Dry, warm soils expected to reduce runoff, decrease chances of flooding
The NWS in Bismarck issued a flood potential outlook Thursday, March 9.
JAMESTOWN — Even with the area receiving more snow than average this winter, the latest flood potential outlook says dry and warm soils are expected to substantially reduce runoff during the spring-melting season, decreasing the potential of flooding.
The National Weather Service in Bismarck issued a flood potential outlook Thursday, March 9, for March 11 through June 9 that says the James River and Pipestem Creek above Jamestown remain at a slightly below to near-normal risk of flooding. The outlook says the risk of flooding rises for areas below Interstate 94 to slightly above normal at LaMoure on the James River.
The NWS in Bismarck will update the flood risks on March 23.
Jamestown has received 67 inches of snow from November to 6 a.m. Friday, March 10, according to measurements taken at the North Dakota State Hospital. According to the State Hospital’s data, Jamestown received 13 inches of snow in November, 27 inches in December, 3 1/2 inches in January, 3 inches in February and 20.5 inches in March as of 6 a.m. Friday.
The Jamestown area typically has around 39 inches this time of year, said Allen Schlag, hydrologist with the NWS in Bismarck.
More snow was expected in the Stutsman County area Friday and Saturday, March 10-11. A blizzard warning was issued Friday morning from midnight through 4 p.m. Sunday for Burleigh, Dickey, Foster, Kidder, LaMoure, Logan, McIntosh, McLean, Sheridan, Stutsman and Wells counties. The NWS forecast for Friday and Saturday called for 5 to 11 inches of snow.
Most of Stutsman County is abnormally dry, meaning the areas are not in drought but are experiencing abnormally dry conditions that could turn into drought or are recovering from drought but are not yet back to normal, according to the U.S. Drought Monitor.
The flood potential outlook says dry and warm soils are still expected to substantially reduce runoff from melting snow under all but the most extreme conditions, including a scenario of rain on snow.
“When I start talking about extreme melt conditions, I’m talking about … today we are in the 20s and tomorrow we are in the upper 40s and the day after that we are 55 degrees with rain. That’s a pretty extreme melt pattern,” Schlag said.
Because of last year’s dry conditions, the soils are very warm and very dry underneath the existing snowpack, he said. He said the soils from 2 to 5 inches below the bottom of the snowpack are above freezing temperatures.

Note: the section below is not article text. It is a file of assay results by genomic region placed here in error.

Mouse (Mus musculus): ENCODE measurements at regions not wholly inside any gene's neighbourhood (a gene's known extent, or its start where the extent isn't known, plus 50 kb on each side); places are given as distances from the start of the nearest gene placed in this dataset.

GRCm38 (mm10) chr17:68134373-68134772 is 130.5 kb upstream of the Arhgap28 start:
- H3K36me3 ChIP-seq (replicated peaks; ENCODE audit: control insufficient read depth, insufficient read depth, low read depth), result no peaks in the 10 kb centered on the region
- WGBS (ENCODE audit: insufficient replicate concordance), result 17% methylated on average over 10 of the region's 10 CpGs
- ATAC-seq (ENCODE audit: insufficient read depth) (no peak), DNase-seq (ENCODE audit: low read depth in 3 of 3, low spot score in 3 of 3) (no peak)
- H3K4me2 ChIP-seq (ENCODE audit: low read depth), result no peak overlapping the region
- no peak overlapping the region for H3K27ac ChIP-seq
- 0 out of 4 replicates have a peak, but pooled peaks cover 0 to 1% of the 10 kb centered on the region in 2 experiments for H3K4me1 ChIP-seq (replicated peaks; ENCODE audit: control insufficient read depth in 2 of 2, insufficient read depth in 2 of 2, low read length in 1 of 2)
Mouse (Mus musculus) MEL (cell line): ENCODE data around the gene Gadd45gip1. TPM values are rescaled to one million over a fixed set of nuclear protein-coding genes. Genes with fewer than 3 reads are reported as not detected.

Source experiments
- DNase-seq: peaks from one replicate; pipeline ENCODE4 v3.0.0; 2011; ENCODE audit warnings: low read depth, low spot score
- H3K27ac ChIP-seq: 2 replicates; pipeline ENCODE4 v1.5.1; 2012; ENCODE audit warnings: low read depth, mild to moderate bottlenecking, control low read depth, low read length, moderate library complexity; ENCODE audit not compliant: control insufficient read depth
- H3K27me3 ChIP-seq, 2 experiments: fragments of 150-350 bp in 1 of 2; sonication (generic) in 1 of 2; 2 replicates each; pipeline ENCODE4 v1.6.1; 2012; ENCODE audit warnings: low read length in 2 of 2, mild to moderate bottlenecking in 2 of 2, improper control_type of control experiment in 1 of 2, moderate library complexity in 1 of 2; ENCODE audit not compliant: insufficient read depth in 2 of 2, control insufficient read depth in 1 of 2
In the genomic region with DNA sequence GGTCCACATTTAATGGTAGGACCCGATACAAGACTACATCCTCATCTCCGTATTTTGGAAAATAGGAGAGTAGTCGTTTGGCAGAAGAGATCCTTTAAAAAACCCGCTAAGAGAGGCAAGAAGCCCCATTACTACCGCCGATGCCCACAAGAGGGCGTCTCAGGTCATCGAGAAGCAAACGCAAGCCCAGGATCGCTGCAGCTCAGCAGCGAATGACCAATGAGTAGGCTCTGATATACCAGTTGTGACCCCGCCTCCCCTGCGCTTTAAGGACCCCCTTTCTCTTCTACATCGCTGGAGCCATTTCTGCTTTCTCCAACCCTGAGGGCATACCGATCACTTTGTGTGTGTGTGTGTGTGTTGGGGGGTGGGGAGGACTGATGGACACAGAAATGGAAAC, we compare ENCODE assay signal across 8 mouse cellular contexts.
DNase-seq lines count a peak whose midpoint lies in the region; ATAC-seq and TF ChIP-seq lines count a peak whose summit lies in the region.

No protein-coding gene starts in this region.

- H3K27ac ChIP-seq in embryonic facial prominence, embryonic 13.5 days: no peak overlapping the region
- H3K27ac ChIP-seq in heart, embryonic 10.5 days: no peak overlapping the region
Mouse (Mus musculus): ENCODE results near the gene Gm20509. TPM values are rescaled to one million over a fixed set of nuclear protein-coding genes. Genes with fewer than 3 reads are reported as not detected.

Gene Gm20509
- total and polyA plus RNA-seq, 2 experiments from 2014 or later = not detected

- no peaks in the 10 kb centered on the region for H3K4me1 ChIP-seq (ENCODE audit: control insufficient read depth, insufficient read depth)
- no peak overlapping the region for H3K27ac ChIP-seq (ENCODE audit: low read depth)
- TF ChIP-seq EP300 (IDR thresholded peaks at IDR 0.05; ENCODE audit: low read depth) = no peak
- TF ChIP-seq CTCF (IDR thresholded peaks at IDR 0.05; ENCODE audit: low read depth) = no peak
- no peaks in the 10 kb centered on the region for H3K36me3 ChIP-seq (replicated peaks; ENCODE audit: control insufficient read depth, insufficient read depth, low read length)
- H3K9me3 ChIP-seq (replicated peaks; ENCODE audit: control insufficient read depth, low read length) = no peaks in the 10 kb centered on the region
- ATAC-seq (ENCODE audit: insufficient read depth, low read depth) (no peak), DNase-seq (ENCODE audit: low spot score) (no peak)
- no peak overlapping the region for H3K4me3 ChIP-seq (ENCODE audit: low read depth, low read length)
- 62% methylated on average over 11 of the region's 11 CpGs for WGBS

“That is fairly incredible for this time of year,” Schlag said. “Normally we are looking at frost depths that go down to a minimum of 16 inches, more likely an average of between 24 and 30 inches, and then really severe winters, we will see frost depths in the Jamestown area go down to maybe 4 feet, 48 inches or better.”
Since the Jamestown area had 13 inches of snow in November, he said the snow insulated the soil from the very low temperatures in December.
“When we finally get into the spring melt season here, and we start seeing melt water being generated from that snowpack, our expectation is that a large fraction of that is going to go right into the dry and warm soils,” he said.
Currently, a good portion of the James River Basin has a snow-water equivalent of 4 inches, but some places south of Jamestown have more, Schlag said. He said Marion has a snow-water equivalent of more than 6 inches and other places have close to 7 inches.
“All we’ve seen since then is more snow, so there is a large water content in the existing snowpack,” he said.
The flood potential outlook says the region has experienced well below-normal temperatures for quite some time. Depending on the area, temperatures in December were about 10 degrees below normal, Schlag said. But he said temperatures in January were above normal and February had slightly above-normal temperatures.
“For the last couple of weeks we’ve been cooler than normal, and that is the expectation going forward is that we are going to stay cooler than normal going forward for … the foreseeable future,” he said. “ … The spring, it sure looks like we are going to stay cool well into the middle, maybe the latter part of spring.”
He said March is the month when outlooks of spring melt are initiated. He said March is historically the month when temperatures rise quite a bit. For example, he said Bismarck's average high temperature on March 1 is around 30 degrees but rises to about 49 degrees on March 31.
“At this juncture in the game, cooler than normal still includes temperatures that will encourage melting of snow,” he said.
As summer hits the region, there is an increased chance for an El Nino climate pattern to move into the U.S. and for the La Nina to move out, Schlag said. He said the El Nino climate pattern historically produces a daily warm and dry pattern for much of the U.S.
During El Nino, warm water pushes toward the West Coast of the U.S., causing the Pacific jet stream to move south of its neutral position, according to the National Oceanic and Atmospheric Administration. The NOAA says the shift causes areas in the northern U.S. and Canada to be drier and warmer than usual.
During La Nina, warm water gets pushed toward Asia, causing cold waters in the Pacific Ocean to push the jet stream northward, according to the NOAA. The NOAA says the northern U.S. and Canada tend to be wetter and colder during La Nina winters.
The La Nina climate pattern has been in the U.S. for the third consecutive year, which is an “enormous rarity,” Schlag said.